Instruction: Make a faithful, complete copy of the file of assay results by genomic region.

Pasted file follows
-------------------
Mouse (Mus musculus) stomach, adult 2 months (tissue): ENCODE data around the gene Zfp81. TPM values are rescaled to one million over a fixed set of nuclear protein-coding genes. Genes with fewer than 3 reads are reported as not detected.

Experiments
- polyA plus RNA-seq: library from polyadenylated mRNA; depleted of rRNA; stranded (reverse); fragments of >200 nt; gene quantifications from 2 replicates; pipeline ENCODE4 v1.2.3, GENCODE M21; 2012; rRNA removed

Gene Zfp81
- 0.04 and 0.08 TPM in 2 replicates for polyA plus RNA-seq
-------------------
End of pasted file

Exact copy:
Mouse (Mus musculus) stomach, adult 2 months (tissue): ENCODE data around the gene Zfp81. TPM values are rescaled to one million over a fixed set of nuclear protein-coding genes. Genes with fewer than 3 reads are reported as not detected.

Experiments
- polyA plus RNA-seq: library from polyadenylated mRNA; depleted of rRNA; stranded (reverse); fragments of >200 nt; gene quantifications from 2 replicates; pipeline ENCODE4 v1.2.3, GENCODE M21; 2012; rRNA removed

Gene Zfp81
- 0.04 and 0.08 TPM in 2 replicates for polyA plus RNA-seq